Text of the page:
Hepatitis A is on the Rise: Here’s What You Need to Know

Hepatitis A is a viral infection that causes liver inflammation and damage. Following the broad introduction of the hepatitis A vaccine in 1995, the rate of US infections declined by 95%. Researchers estimate that about 2,500 cases of hepatitis A occurred in the US in 2014. According to the Centers for Disease Control and Prevention (CDC), the rate of hepatitis A infections in the US has increased recently. As of July 19, 2019, the CDC identified 22,295 cases of hepatitis A (including a high hospitalization rate of 59%) from 25 states. [i]

Hepatitis A is highly contagious. While past outbreaks had been attributed to contaminated food sources, the recent US outbreak occurred mainly among those in close contact with infected individuals.

Most at Risk for Contracting Hepatitis A

  • People who are likely to get hepatitis A are those who [ii]
  • travel to developing countries
  • are physically intimate with an infected person
  • are men who have sex with men
  • use illegal drugs, including drugs that are not injected
  • live with or care for someone who has hepatitis A

People with hepatitis A are most contagious during the 2 weeks before they exhibit symptoms, and they can continue to infect others for 3 weeks after developing symptoms. Children are often contagious longer than adults.

Symptoms typically appear 2 to 6 weeks after contact with the virus, though some individuals show no symptoms, especially infected children under 6 years of age. Symptoms of hepatitis A can include:

  • dark yellow/brown urine
  • fatigue
  • fever
  • gray- or clay-colored stools
  • joint pain
  • loss of appetite
  • nausea or vomiting
  • abdominal pain
  • jaundice (yellowish eyes and skin)

Because hepatitis A is such a contagious disease, it is important to be aware of those who may be at risk and the ways in which it is spread. If you see someone with these symptoms, let them know about hepatitis A, and recommend they see a doctor to prevent liver damage or widespread contamination.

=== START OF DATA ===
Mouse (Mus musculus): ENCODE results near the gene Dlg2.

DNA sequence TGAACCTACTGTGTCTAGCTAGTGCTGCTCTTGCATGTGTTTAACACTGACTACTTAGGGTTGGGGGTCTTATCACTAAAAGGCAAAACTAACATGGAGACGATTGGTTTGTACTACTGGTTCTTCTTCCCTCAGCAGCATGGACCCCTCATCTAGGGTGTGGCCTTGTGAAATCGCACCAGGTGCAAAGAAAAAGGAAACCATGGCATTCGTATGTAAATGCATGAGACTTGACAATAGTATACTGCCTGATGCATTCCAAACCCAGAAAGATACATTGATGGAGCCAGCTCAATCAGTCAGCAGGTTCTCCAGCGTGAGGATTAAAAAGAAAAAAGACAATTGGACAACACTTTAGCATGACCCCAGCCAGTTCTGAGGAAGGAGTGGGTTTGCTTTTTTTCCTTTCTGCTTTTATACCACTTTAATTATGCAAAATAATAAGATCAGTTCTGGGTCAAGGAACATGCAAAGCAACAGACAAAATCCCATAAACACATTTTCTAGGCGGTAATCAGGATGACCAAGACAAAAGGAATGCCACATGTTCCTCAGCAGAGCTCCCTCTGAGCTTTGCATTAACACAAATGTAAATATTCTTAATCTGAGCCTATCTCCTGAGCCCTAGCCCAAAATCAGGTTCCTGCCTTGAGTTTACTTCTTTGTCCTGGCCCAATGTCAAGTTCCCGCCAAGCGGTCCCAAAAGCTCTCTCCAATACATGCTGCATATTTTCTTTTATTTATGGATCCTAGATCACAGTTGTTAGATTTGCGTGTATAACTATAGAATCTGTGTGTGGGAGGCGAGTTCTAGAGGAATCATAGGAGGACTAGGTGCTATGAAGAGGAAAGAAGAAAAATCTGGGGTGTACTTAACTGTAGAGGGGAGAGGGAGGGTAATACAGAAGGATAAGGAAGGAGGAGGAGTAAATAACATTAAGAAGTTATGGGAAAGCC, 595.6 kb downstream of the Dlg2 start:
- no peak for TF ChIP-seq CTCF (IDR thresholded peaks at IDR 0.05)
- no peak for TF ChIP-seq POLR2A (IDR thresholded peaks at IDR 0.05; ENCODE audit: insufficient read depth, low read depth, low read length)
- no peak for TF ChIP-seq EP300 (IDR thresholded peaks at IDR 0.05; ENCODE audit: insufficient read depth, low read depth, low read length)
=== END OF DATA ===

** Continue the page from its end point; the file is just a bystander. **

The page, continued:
The hepatitis A virus is transmitted through contact with an infected person’s stool, which can occur: when eating food prepared by an infected person who did not wash their hands after using the bathroom; drinking untreated water or eating food washed in untreated water, placing a finger or object in your mouth that was in contact with an infected person’s stool; or having close personal contact with an infected person such as through sex or caring for someone who is ill.

According to The National Institute of Diabetes and Digestive and Kidney Diseases
Health Information Center, you will not get hepatitis A by:

  • being coughed on or sneezed on by an infected person
  • sitting next to an infected person
  • hugging an infected person

Protect Yourself with the Hepatitis A Vaccine. If you think you have come in contact with the hepatitis A virus, a dose of the hepatitis A vaccine or hepatitis A immune globulin may protect you from getting the infection. See your doctor right away because these must be administered shortly after contact with the virus. All children between 12 and 23 months of age should receive the hepatitis A vaccine as part of their regular vaccination program. Also, people how are travelling to developing countries or who interact with others who are likely to be infected with Hepatitis A should receive the vaccine, as well as people with chronic liver disease. [iii] The hepatitis A vaccine is administered in two separate shots. The first shot provides more limited short-term protection, and the second dose provides long-term protection. You can also reduce your risk of contracting of hepatitis A by washing your hands with soap and warm water for 15 to 30 seconds after going to the bathroom, after changing diapers, and before cooking or eating.

Healthcare workers, too, are taking extra precaution following the news of the increased infection rate. “Our staff has been informed about the nationwide increase and we continue our diligence with contact precautions and preventive medical measures,” says Providence Health’s Chief Nursing Officer Maria Calloway.

Because hepatitis A is an acute or short-term infection, most people recover without treatment after a few weeks, however, a small number of people (0.3-1.3%) can develop severe liver damage that can result in liver failure or death.

Call your doctor immediately if you think you have hepatitis A or have been in contact with someone with hepatitis A and you have not received the vaccine. Call 800-424-DOCS [800-424-3627] to locate a provider near you.

[i] Centers for Disease Control and Prevention. Increase in hepatitis A virus infections—United States, 2013-2018. MMWR. May 10, 2019. cdc.gov/mmwr/volumes/68/wr/mm6818a2.htm?s_cid=mm6818a2_w

[ii] Hepatitis A. The National Institute of Diabetes and Digestive and Kidney Diseases
Health Information Center website. May 2017.
https://www.niddk.nih.gov/health-information/liver-disease/viral-hepatitis/hepatitis-a

[iii] Centers for Disease Control and Prevention. Chapter 9: Hepatitis A. In Hamborsky J, Kroger A, Wolfe S, eds. Epidemiology and Prevention of Vaccine-Preventable Diseases. 13th ed. Washington, DC: Public Health Foundation; 2015:135–148.